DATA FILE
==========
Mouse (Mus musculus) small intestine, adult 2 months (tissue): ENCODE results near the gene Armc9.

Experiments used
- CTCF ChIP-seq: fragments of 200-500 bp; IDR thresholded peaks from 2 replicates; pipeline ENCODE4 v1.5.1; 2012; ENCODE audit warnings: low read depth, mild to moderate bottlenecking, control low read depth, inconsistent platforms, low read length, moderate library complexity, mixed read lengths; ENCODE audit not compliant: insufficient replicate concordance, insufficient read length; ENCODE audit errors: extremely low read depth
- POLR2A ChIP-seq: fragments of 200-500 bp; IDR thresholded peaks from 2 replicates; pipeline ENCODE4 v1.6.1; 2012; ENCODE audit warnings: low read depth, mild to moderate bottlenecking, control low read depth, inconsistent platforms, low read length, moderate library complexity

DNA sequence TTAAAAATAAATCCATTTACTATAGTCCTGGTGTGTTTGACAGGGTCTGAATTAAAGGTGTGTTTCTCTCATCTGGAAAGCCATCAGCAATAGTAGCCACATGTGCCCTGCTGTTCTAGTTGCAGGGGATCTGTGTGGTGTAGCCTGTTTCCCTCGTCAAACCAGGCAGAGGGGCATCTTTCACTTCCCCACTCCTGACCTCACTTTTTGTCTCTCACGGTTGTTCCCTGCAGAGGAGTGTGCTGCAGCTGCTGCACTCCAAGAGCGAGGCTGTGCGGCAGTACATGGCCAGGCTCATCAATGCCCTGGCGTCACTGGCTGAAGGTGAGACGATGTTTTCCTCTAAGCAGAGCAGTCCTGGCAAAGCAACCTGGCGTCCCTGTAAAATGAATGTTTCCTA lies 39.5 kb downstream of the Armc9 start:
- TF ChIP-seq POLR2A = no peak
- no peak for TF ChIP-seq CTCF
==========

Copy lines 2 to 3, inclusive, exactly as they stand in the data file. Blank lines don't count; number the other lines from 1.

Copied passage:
Experiments used
- CTCF ChIP-seq: fragments of 200-500 bp; IDR thresholded peaks from 2 replicates; pipeline ENCODE4 v1.5.1; 2012; ENCODE audit warnings: low read depth, mild to moderate bottlenecking, control low read depth, inconsistent platforms, low read length, moderate library complexity, mixed read lengths; ENCODE audit not compliant: insufficient replicate concordance, insufficient read length; ENCODE audit errors: extremely low read depth